Hellabrunn Zoo night a major success despite rain
Over 3,000 visitors attended the launch of Biodiversity Night at Hellabrunn Zoo on Saturday, 4 June, and despite the rain enjoyed a magical night at the Munich zoo.
On 3 - 5 June, Hellabrunn Zoo launched its first Biodiversity Weekend. The event invited various environmental and conservation organisations to inform the public about their work. During the day there were plenty of activities for children and in the evening the zoo reopened its gates between 7pm and 12am - the first night opening in its history. Over 3,000 visitors attended the special inaugural event at the zoo. They enjoyed an exciting programme of music, animal talks, documentary films and much more. The primary aim of the event was to raise awareness for diversity of life. The event also offered visitors a glimpse of nocturnal life in the zoo and what happens after the gates are closed at night. "It was very exciting for us to see whether the concept would appeal to our visitors," says zoo director Rasem Baban. "The response was extremely positive."
"Great!", "A magical night!", "We'll be back next year, hopefully it'll be a warm summer's night"... just some of the feedback on the Hellabrunn Zoo Facebook page. Only a few allowed the short downpour at the start of the event to spoil the mood.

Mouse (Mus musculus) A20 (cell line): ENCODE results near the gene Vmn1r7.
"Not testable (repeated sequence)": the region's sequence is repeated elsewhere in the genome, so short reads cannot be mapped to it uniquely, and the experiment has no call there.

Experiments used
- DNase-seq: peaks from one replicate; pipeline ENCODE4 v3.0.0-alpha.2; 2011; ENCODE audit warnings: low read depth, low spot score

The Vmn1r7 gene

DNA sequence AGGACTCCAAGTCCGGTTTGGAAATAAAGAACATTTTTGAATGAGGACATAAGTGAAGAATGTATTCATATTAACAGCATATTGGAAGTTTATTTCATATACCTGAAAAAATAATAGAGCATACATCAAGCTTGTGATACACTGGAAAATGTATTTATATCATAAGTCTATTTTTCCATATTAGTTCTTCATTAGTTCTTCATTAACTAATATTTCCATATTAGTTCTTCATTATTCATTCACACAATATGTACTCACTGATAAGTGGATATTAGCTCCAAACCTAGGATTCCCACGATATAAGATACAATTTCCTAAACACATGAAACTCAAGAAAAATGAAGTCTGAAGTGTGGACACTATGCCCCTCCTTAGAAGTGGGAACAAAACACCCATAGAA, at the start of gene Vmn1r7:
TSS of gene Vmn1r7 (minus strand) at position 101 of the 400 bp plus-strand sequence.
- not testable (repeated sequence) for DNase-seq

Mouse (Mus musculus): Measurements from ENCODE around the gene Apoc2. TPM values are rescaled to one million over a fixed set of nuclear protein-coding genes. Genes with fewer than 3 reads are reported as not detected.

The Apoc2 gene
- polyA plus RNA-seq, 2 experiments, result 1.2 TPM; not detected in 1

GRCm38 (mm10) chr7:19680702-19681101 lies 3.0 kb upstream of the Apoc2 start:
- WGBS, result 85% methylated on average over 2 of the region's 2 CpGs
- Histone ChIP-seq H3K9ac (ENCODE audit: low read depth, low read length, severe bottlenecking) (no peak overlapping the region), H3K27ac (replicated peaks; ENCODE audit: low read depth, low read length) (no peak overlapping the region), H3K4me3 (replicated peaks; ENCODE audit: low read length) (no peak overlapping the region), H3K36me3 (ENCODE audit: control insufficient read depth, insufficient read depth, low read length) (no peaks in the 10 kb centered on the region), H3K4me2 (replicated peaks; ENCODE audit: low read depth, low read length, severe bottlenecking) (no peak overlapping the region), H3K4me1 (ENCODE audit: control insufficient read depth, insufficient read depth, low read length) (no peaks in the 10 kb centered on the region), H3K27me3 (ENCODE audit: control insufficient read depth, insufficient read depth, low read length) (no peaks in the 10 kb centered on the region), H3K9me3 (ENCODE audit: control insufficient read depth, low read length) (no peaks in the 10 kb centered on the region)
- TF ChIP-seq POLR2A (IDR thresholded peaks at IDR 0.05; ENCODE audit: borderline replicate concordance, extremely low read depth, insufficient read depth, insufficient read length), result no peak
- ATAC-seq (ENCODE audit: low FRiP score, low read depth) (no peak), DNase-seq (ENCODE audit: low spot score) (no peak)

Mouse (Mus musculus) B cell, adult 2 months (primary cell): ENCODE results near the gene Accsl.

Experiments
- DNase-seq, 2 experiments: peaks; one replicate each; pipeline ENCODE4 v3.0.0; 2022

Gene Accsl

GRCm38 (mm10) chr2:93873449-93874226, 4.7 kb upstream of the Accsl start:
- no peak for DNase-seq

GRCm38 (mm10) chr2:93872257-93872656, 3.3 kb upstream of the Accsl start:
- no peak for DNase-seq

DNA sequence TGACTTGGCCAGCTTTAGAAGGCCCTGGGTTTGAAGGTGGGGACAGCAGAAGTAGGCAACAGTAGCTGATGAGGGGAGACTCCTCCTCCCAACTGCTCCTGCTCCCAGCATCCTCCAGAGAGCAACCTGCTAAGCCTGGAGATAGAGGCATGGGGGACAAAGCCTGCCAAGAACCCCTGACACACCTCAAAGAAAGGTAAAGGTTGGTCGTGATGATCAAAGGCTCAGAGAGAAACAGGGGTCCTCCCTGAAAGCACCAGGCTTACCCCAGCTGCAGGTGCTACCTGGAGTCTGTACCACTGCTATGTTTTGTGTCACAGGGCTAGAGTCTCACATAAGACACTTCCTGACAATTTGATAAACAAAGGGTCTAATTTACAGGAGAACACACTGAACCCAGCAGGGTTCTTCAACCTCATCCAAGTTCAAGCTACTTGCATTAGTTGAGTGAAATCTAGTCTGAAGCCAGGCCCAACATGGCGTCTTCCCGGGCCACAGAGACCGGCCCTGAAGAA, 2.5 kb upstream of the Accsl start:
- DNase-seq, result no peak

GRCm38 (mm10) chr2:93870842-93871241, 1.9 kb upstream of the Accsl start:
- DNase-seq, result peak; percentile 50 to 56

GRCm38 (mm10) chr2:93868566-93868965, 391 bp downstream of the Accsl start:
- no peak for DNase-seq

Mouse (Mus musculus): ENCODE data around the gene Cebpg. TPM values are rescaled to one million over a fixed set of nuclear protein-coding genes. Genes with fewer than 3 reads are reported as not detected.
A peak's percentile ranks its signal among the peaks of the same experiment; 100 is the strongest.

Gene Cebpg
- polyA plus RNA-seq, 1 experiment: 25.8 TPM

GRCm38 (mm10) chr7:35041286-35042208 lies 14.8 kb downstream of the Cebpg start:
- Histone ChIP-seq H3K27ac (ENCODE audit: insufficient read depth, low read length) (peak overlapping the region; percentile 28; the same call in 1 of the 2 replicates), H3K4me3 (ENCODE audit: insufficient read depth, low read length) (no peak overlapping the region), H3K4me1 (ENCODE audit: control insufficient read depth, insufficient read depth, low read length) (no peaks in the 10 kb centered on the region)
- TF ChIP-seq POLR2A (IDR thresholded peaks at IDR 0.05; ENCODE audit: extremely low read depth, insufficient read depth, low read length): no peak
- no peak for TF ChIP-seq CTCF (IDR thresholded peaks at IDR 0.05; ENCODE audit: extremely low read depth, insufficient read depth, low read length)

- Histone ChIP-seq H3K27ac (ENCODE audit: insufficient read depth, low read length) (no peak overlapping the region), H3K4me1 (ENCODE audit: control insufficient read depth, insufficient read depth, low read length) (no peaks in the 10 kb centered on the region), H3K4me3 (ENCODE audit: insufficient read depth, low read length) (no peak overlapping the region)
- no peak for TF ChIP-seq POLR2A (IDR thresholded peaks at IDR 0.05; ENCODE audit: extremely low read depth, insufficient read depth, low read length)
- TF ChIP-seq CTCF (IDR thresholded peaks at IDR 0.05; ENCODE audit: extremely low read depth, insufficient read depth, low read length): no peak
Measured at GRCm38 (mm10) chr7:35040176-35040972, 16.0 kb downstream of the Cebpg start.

"It was only when the gates were opened at 7pm we were caught a little by surprise by the massive crowd waiting to get in and we needed about 15 minutes to open another entrance for the visitors," says Baban. "But otherwise the event went smoothly and was well organised." As darkness descended, some areas of the zoo were illuminated in a romantic light, which combined with the sounds of the piano, harp and saxophone and double bass duet, as well as other gentle background music created a fairy tale picture. With Biodiversity Night, Hellabrunn not only aims to raise awareness of the importance of biodiversity, nature and environmental protection among regular zoo visitors, but also the wider public. "The feedback we have received so far from the nature and environmental protection organisations who participated in the Biodiversity Weekend has been very positive. We are confident that we have achieved our goal of making as many people as possible aware of the various ways we can all help protect biodiversity and nature," adds Baban.
"And finally, we can say that it was also an exciting evening for our animals. We monitored them closely for the entire time in order to be able to intervene immediately in case of an emergency," explains curator Bea Koehler. Special emphasis was placed on the welfare of the animals right from the planning phase of the inaugural night. As a result, all the stages were carefully positioned. Also the majority of the music was purely acoustic with tests conducted beforehand to verify how the animals react to the planned acoustic sounds. The zoo will now evaluate the experiences of this inaugural event as well as review visitor feedback and suggestions, and then decide whether to stage the event again next year.